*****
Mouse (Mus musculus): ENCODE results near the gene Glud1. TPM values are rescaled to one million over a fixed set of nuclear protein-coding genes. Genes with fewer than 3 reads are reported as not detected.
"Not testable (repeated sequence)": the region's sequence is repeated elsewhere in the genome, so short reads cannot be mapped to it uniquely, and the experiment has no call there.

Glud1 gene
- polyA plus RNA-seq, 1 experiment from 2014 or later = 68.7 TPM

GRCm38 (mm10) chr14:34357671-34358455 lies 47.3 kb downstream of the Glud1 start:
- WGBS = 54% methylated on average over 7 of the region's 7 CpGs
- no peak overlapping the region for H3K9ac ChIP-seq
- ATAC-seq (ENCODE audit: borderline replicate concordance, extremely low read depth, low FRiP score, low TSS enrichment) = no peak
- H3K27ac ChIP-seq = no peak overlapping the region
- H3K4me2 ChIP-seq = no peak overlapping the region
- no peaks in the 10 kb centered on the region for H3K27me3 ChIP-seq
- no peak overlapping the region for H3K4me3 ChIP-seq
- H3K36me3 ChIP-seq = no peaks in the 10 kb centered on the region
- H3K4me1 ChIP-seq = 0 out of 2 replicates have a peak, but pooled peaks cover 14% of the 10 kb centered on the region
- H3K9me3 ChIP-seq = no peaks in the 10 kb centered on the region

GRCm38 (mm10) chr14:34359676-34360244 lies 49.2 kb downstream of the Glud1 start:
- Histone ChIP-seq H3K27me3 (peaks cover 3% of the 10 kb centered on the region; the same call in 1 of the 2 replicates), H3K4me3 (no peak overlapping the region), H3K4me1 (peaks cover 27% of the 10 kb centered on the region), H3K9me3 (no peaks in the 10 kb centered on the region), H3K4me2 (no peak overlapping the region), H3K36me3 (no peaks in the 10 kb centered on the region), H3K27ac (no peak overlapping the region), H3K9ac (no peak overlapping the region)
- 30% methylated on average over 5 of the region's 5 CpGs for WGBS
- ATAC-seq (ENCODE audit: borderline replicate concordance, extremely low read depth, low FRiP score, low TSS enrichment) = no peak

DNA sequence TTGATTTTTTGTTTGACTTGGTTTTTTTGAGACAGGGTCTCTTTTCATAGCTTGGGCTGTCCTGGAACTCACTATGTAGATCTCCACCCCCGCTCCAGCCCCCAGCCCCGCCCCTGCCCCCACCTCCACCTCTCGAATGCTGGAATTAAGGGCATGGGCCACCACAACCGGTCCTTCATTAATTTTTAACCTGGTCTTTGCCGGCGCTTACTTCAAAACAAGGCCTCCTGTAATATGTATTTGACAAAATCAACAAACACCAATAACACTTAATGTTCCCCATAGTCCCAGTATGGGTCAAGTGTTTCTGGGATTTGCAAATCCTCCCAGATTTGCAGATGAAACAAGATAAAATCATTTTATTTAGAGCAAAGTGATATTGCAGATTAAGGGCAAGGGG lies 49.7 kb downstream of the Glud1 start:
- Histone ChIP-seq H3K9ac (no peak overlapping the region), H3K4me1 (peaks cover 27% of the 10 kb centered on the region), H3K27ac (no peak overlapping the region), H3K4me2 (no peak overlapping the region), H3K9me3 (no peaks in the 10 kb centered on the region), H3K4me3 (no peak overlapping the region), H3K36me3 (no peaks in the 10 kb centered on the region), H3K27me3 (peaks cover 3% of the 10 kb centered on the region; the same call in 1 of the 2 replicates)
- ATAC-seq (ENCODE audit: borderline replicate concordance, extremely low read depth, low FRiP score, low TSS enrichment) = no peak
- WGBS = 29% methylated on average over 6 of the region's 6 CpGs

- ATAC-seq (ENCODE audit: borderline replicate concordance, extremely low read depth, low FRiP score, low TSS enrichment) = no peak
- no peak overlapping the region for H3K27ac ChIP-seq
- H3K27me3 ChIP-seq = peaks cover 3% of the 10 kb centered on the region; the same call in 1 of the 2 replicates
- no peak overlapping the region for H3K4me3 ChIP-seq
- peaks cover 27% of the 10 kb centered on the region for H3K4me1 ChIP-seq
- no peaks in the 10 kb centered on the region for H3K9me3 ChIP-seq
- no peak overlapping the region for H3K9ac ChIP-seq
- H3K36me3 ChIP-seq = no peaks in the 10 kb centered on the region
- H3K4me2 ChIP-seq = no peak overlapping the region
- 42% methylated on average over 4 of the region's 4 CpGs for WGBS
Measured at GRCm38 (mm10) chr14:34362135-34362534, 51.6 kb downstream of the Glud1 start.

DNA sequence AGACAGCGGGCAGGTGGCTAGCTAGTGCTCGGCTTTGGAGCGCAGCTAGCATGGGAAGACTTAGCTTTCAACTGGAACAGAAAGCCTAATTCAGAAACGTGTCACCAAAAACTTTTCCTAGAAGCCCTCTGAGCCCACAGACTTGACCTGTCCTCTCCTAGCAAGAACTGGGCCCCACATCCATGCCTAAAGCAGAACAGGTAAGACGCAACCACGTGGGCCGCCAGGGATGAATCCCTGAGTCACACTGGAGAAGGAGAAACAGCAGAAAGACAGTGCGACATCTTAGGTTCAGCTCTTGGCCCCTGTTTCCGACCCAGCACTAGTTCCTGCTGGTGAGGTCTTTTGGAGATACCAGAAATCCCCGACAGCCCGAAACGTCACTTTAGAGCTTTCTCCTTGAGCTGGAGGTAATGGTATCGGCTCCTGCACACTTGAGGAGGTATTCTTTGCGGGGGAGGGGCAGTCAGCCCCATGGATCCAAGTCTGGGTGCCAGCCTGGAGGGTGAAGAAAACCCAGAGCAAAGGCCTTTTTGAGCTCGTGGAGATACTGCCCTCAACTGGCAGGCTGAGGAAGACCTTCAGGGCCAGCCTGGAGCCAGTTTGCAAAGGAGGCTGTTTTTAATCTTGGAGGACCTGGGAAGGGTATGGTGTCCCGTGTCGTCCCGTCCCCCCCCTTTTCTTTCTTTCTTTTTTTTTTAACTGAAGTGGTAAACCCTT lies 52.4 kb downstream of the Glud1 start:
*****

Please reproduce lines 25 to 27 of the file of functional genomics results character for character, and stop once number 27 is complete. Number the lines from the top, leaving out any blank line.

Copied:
- no peak overlapping the region for H3K27ac ChIP-seq
- H3K27me3 ChIP-seq = peaks cover 3% of the 10 kb centered on the region; the same call in 1 of the 2 replicates
- no peak overlapping the region for H3K4me3 ChIP-seq